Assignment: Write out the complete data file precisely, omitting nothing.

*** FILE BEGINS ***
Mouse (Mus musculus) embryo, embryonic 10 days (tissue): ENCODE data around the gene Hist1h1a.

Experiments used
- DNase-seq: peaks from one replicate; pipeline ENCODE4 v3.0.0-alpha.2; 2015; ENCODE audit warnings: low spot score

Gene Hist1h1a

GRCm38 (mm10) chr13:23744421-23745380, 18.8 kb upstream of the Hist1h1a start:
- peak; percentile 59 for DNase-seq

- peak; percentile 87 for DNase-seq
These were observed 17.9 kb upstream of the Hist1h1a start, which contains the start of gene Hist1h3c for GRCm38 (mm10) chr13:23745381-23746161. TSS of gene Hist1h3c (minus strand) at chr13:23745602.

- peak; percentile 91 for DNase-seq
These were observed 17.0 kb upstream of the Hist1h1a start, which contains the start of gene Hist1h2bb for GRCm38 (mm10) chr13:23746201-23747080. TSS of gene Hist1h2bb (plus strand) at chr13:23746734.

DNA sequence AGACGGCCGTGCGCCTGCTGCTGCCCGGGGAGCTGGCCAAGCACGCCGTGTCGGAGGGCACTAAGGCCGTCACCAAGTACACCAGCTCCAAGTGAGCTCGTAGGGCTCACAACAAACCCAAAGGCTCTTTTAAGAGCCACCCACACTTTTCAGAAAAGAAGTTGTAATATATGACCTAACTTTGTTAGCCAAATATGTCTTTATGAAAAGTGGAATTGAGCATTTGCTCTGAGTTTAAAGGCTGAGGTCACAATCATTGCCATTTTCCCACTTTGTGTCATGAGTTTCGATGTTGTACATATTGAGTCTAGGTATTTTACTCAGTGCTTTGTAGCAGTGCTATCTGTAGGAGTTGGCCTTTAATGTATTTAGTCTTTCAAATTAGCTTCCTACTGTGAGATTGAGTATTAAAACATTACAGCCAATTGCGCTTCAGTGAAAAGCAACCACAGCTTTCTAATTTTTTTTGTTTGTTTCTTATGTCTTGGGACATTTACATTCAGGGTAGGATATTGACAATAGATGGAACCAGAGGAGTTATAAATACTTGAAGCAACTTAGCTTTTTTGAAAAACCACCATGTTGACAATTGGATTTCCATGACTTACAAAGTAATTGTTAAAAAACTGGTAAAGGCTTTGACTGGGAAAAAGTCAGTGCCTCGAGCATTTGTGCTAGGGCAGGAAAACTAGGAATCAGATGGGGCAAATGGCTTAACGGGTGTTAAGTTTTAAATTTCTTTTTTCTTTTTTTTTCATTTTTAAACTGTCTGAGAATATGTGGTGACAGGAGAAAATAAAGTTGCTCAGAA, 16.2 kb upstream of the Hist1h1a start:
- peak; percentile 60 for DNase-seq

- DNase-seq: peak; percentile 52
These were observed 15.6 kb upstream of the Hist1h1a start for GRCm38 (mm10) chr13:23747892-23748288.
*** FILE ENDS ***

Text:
Mouse (Mus musculus) embryo, embryonic 10 days (tissue): ENCODE data around the gene Hist1h1a.

Experiments used
- DNase-seq: peaks from one replicate; pipeline ENCODE4 v3.0.0-alpha.2; 2015; ENCODE audit warnings: low spot score

Gene Hist1h1a

GRCm38 (mm10) chr13:23744421-23745380, 18.8 kb upstream of the Hist1h1a start:
- peak; percentile 59 for DNase-seq

- peak; percentile 87 for DNase-seq
These were observed 17.9 kb upstream of the Hist1h1a start, which contains the start of gene Hist1h3c for GRCm38 (mm10) chr13:23745381-23746161. TSS of gene Hist1h3c (minus strand) at chr13:23745602.

- peak; percentile 91 for DNase-seq
These were observed 17.0 kb upstream of the Hist1h1a start, which contains the start of gene Hist1h2bb for GRCm38 (mm10) chr13:23746201-23747080. TSS of gene Hist1h2bb (plus strand) at chr13:23746734.

DNA sequence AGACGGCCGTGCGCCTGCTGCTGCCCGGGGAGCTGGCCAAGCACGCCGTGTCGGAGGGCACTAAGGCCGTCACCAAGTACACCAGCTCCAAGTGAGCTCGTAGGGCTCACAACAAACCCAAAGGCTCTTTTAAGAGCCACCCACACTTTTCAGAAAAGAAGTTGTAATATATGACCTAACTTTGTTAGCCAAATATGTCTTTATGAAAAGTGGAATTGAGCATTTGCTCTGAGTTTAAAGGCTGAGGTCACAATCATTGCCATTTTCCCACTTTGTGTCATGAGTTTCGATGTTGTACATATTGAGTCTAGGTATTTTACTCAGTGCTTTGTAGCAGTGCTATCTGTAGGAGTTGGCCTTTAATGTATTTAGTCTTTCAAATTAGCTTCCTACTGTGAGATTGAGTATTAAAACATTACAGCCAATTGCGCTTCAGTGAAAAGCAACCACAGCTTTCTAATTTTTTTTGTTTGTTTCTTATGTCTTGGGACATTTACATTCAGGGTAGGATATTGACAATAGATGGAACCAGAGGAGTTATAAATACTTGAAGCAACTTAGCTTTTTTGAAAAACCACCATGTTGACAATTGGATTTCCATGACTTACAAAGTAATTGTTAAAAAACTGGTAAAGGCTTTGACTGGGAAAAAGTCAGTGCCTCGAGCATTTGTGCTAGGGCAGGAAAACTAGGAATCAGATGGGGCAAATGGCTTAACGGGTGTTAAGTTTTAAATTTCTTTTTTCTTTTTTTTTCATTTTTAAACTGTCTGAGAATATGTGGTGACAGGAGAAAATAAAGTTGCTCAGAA, 16.2 kb upstream of the Hist1h1a start:
- peak; percentile 60 for DNase-seq

- DNase-seq: peak; percentile 52
These were observed 15.6 kb upstream of the Hist1h1a start for GRCm38 (mm10) chr13:23747892-23748288.